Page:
Evaluating Links Between Sequence Stratigraphy and Reflux Dolomitisation of the Permian San Andres Formation
Understanding the process of early dolomitisation in the context of sequence stratigraphy allows better prediction of the distribution of associated pore network modification. Reflux dolomitisation is ultimately dependent upon relative sea-level in development of the restricted environments from which brines are sourced. To explore these ideas we develop a diagenetic sequence stratigraphic reconstruction of the Permian San Andres Formation of New Mexico using a reactive transport model (RTM). The complexity of modelling transient boundary conditions that drive flow during the accumulation of platform carbonate is a barrier to developing more realistic simulations of syn-sedimentary diagenesis. RTMs have typically used generic, static platform geometries and have taken little account of the spatial variations in depositional facies found in real platforms. We have thus developed a novel RTM workflow with a temporally evolving grid which allows us to examine the evolution of reflux dolomitisation in a sequence stratigraphic context. Outcrop and subsurface data were used to constrain the accumulation of the platform over 3 My and build 2D numerical reconstruction of the system that preserves heterogeneity in depositional fabrics and accounts for syn-sedimentary compaction. The presence, extent and duration of platform-top brines are constrained by outcrop interpretations of shoreline position. The sea-water and brine chemistry are derived from fluid inclusion data and geochemical modelling. We then use TOUGHREACT to simulate flow, heat and solute transport in response to evolving boundary conditions, and the resultant kinetically-controlled dolomitisation. The simulation reveals the complex interactions between refluxing brines generated episodically on the platform top and convection driven by the geothermal heat flux. Convective circulation of seawater drives partial dolomitisation at the platform margin. Short periods of active reflux alternate with more extended periods of “latent” reflux, when subsurface brine flow continues despite the absence of a brine pool. The Mg/Ca ratio and distribution of brine flux are critical controls on the emergent patterns of dolomitisation. The simulation explains the distribution of dolomite as observed on outcrop as the product of amalgamation of dolomite bodies formed by episodic, short-lived reflux events and long-lived geothermal convection of seawater.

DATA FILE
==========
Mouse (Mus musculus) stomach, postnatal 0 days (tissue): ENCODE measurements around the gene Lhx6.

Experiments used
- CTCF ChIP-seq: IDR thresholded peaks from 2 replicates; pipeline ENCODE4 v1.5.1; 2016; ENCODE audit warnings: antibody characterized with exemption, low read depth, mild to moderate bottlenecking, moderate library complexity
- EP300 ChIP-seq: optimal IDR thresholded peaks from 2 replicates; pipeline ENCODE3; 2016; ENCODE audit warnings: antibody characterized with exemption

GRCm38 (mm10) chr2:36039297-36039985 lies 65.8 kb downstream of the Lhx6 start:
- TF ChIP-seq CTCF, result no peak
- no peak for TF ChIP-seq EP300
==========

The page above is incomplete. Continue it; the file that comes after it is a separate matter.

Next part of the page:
AAPG Datapages/Search and Discovery Article #90189 © 2014 AAPG Annual Convention and Exhibition, Houston, Texas, USA, April 6–9, 2014